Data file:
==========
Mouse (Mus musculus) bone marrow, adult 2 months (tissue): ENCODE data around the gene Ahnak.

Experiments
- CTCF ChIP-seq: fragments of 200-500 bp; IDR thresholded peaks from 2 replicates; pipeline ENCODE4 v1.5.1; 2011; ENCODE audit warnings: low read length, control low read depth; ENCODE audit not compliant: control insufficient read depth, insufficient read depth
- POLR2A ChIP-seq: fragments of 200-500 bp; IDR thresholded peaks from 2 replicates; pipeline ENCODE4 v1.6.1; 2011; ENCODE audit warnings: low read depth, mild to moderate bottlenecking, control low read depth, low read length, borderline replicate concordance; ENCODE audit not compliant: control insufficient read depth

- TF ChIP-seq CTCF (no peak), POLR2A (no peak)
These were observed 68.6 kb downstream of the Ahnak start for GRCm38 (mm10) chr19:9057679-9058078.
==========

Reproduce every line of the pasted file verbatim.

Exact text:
Mouse (Mus musculus) bone marrow, adult 2 months (tissue): ENCODE data around the gene Ahnak.

Experiments
- CTCF ChIP-seq: fragments of 200-500 bp; IDR thresholded peaks from 2 replicates; pipeline ENCODE4 v1.5.1; 2011; ENCODE audit warnings: low read length, control low read depth; ENCODE audit not compliant: control insufficient read depth, insufficient read depth
- POLR2A ChIP-seq: fragments of 200-500 bp; IDR thresholded peaks from 2 replicates; pipeline ENCODE4 v1.6.1; 2011; ENCODE audit warnings: low read depth, mild to moderate bottlenecking, control low read depth, low read length, borderline replicate concordance; ENCODE audit not compliant: control insufficient read depth

- TF ChIP-seq CTCF (no peak), POLR2A (no peak)
These were observed 68.6 kb downstream of the Ahnak start for GRCm38 (mm10) chr19:9057679-9058078.